What are these?

For the past few months I have noticed these red tendrils growing on the stems of the pines (casuarina equisetifolia) used as wind breaks on the fruit farms.  They do not grow on all the trees – just a few and they are just on the lower stem near the ground – especially  on the side of the tree getting watered.  I thought that they may be a type of fungus/mushroom but Mr A has suggested that they may be air roots. Once I took the photo I could see that they look more plant-like than mushroomy. Have you seen these before?  What the heck are they? Please forward this to anyone you may think will know as I am dying to find out and my internet searches are producing nothing.

Edit:  If you would like to find the answer, please read the comments on this post.  Thank you Lisa and Georg!

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6 thoughts on “What are these?

  1. Just got an answer back from my forestry contact, Georg. He says:

    “I have seen these kind of air roots on Casuarina’s before and was under the impression, that they occur, when the tree is under stress. I have checked my literature and also the long chapter in Poynton’s new book but could not find a scientific explanation. I think, that air-roots, which form when the tree is under stress, is the most likely explanation.”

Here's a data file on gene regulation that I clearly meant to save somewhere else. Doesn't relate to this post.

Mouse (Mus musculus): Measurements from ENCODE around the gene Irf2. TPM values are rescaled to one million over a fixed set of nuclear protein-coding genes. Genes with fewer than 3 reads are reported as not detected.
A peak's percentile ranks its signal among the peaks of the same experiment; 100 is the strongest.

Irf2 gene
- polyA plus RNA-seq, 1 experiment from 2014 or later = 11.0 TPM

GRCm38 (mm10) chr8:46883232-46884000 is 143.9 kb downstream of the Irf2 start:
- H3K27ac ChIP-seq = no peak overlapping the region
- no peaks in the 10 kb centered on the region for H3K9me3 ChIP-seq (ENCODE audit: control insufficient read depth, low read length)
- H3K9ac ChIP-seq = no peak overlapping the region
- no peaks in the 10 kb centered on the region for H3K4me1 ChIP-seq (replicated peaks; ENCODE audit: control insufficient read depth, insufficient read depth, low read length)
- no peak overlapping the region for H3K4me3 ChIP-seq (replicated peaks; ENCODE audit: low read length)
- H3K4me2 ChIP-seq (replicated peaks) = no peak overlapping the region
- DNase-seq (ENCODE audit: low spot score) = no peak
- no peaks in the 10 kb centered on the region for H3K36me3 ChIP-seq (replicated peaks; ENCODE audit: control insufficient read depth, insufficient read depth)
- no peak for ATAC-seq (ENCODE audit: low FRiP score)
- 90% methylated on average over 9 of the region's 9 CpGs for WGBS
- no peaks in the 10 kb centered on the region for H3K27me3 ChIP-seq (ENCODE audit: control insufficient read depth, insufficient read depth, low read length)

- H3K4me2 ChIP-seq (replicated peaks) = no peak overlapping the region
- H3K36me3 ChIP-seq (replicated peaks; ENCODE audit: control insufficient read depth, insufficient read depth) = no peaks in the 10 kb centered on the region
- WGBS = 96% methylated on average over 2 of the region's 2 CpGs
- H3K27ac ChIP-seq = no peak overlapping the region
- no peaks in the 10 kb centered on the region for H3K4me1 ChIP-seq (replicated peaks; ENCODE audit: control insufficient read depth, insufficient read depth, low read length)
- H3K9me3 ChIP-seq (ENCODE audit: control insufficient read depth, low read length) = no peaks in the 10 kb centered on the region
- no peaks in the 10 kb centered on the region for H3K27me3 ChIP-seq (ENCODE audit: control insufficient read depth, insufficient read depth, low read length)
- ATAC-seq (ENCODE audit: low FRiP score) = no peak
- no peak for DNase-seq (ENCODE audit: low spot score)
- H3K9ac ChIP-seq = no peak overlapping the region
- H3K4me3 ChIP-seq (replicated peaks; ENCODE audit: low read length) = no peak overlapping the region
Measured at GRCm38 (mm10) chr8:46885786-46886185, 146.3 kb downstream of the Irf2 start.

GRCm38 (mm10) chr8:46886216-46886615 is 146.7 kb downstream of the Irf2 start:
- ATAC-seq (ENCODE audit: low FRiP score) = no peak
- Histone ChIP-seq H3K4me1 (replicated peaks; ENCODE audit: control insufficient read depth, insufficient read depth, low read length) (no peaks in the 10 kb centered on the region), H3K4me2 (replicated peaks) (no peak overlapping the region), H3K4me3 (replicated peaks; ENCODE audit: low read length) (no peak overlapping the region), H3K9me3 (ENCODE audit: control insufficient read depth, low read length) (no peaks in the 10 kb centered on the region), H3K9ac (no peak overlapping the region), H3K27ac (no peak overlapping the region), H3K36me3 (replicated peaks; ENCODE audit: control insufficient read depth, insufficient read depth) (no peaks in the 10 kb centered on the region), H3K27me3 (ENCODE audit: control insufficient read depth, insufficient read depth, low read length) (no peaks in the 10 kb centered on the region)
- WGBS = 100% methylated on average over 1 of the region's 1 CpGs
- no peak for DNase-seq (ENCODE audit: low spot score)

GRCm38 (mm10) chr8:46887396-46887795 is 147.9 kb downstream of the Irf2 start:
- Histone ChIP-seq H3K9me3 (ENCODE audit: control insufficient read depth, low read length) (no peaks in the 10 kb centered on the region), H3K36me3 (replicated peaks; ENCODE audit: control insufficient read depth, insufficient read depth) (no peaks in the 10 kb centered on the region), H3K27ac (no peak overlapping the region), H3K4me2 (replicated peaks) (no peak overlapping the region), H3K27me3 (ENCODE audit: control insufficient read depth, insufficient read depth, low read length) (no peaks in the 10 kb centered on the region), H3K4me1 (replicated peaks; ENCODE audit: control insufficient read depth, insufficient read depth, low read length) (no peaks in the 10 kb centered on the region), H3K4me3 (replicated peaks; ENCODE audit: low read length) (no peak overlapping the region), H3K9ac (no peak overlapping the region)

So Mr A. was right!

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  2. Willie (my husband) who is also in forestry adds:

    “Of course the Casuarina is not a real pine tree (who are from the genus Pinus) , although it is sometimes called an Australian Pine. The Casuarina does not have needles like a pine tree but have branches and leaves than have adapted (to cope with dry conditions) to look like needles.”

    Like

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